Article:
High Value added defined, or How 25 cents of Loctite saved a $750 Machine


We have a slogan that goes with our Loctite brand, that says: “We Love Machines. Machines Love Loctite.” And much as it is a feat of marketing messaging, it always puts a big smile on my face when I come across colleagues who live their lives loving the machines that make our lives easier and finding ways to give them some tender, loving care in the form of Loctite.

I owe this story to Steve Rayner, one of our Technical Sales People, a mountain man from British Columbia, Canada. Steve likes getting a good deal as much as the next guy, and this one came out at the top of his list.  He found a barely used Husqvarna brush cutter on Craigslist for $70 (they normally retail for $750 plus tax). The ad listed the cutter as not starting, which Steve found hard to believe. In his own words: Husqvarna’s ALWAYS start! Two-stroke engines are fairly simple, so it could only be a handful of things.

So, he took the machine home, all the while thinking it was a scored cylinder / blown piston rings (one of the most common issues with 2 stroke engines), as it felt like it didn’t have compression.

Taking it apart to examine the piston and cylinder, Steve found that the nut that retains the flywheel to the drive shaft had loosened enough to allow the flywheel to spin free (no evidence of threadlocker was found).  No flywheel meant no spark and consequently: no start.

Instead of buying a new flywheel, Steve pulled out a bottle of Loctite 638 from his Training Kit, applied a thin film to the driveshaft and re-mounted the flywheel (with careful consideration to the alignment). He also used Loctite 248 on the threads on the driveshaft, even though the 638 was more than strong enough to retain the flywheel without the nut.

It runs like a dream now; the weeds in Steve’s yard don’t stand a chance! The best part is: it took less than 25 Cents worth of Loctite to fix a $750 machine! And I got a great story out of it! Thank you, Steve, for sharing!

Size doesn’t matter


One of the most common issues engineers encounter in almost all industry fields is loosening of bolts and screws, under vibration caused by the devices’ normal operating bahaviour. And lost or loosened bolts can put you into lots of trouble. Which is why a Threadlocker should be every maintenance engineer’s best friend. It doesn’t matter if you are dealing with bolts on large mining or quarrying equipment, subjected to extreme loads and environmental conditions, or fine little screws on a kitchen appliance. The principle of a Threadlocker is the same everywhere.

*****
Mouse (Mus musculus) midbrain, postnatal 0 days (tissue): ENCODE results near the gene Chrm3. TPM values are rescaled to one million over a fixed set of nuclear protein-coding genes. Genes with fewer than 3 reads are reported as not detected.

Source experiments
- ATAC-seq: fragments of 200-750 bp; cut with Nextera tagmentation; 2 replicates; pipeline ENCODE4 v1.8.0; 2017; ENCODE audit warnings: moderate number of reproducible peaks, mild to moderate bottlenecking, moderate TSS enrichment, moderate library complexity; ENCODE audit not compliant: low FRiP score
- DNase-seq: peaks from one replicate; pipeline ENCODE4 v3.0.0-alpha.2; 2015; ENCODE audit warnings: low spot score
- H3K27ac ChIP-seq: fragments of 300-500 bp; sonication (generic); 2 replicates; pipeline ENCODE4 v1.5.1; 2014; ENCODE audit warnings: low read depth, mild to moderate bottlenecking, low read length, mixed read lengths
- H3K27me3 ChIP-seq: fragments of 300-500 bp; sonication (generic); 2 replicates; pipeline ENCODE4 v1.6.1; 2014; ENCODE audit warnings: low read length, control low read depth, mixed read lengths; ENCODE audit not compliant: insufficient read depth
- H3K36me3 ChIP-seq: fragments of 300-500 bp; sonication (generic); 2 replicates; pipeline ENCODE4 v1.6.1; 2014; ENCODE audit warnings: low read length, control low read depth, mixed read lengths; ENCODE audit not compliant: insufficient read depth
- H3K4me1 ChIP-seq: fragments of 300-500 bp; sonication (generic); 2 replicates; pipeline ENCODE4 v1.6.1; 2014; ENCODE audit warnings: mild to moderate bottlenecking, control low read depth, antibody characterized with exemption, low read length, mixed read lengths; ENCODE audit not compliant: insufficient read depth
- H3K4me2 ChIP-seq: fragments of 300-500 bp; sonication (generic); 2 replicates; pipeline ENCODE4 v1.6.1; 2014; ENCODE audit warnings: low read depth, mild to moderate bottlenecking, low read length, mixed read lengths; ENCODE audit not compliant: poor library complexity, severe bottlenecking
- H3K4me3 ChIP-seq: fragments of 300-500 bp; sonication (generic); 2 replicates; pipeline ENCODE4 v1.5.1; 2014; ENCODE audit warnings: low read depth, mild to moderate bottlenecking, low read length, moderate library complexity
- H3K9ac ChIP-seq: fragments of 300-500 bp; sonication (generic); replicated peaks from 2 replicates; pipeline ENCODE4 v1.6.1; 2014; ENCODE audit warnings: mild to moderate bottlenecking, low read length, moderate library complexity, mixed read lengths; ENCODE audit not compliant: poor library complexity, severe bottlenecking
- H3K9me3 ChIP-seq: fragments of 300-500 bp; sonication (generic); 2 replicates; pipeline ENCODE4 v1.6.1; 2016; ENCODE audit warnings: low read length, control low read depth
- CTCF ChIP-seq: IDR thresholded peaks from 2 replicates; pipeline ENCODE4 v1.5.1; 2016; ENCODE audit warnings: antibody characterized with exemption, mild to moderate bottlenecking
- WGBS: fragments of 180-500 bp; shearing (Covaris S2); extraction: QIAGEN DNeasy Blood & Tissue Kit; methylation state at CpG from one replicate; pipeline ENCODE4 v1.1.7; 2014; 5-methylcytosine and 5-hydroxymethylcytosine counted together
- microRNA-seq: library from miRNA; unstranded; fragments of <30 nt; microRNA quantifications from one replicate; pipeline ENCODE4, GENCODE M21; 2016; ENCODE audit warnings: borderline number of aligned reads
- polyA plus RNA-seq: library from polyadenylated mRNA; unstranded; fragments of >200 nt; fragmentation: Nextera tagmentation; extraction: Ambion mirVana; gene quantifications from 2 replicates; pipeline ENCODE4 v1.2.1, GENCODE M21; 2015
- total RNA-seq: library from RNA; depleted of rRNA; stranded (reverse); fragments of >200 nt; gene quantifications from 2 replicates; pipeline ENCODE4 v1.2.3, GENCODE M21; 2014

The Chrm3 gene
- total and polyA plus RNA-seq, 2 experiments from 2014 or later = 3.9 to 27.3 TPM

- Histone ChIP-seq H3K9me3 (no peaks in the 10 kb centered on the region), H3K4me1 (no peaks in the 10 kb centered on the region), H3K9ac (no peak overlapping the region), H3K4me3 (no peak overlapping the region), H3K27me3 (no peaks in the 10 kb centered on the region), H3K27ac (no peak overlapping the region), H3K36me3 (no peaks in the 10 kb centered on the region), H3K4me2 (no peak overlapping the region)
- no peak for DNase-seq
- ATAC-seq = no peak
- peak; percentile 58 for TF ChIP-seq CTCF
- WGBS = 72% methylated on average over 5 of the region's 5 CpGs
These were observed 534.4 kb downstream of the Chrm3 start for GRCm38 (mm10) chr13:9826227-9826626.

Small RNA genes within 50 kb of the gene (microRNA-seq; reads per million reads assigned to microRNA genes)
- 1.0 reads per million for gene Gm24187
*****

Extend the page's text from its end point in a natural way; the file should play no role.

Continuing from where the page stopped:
The first ever Threadlockers, now branded Loctite,  were invented by professor Vernon Krieble in 1953, in his basement laboratory at Trinity College in Hartford, Conneticut. They are anaerobic curing adhesives, which means they cure in the absence of oxygen. Not to forget the contact to metal, especially copper ions. That’s why it’s important not to test whether or not the adhesive has cured by touching the small amount that leakes out of the joint – oxygen has access to this adhesive and therefore it will never cure. Just wipe it off with a cloth and proceed with your job after the curing time.


The beauty of Threadlockers is that they not only secure your fasteners in place, but they also prevent corrosion. Anyone who’s ever tried dismantling a corroded bolt will well understand the kind of benefit this is. And nowadays you can get Threadlockers in so many varieties that there’s practically a solution for any problem. You just need to be well aware of your application needs like thread size, needed strength, pre- or postapplication and so on. If you need to be quick you can also speed up the cure by using an activator.

Threadlockers are extremely easy to use and since their invention they have proven their reliability countless times. Engineers worldwide use them on oil rigs, in nuclear powerplants, wastewater plants, in ship building and numerous other demanding applications. It only takes a few drops.

And, (valid for all adhesives, Threadlockers included) please do not forget to clean your bolts and screwes before application of the Threadlocker of your choice.

Video 1: How to use Loctite 243

Video 2: Assembly of hydraulic motors (Herrenknecht borring machines)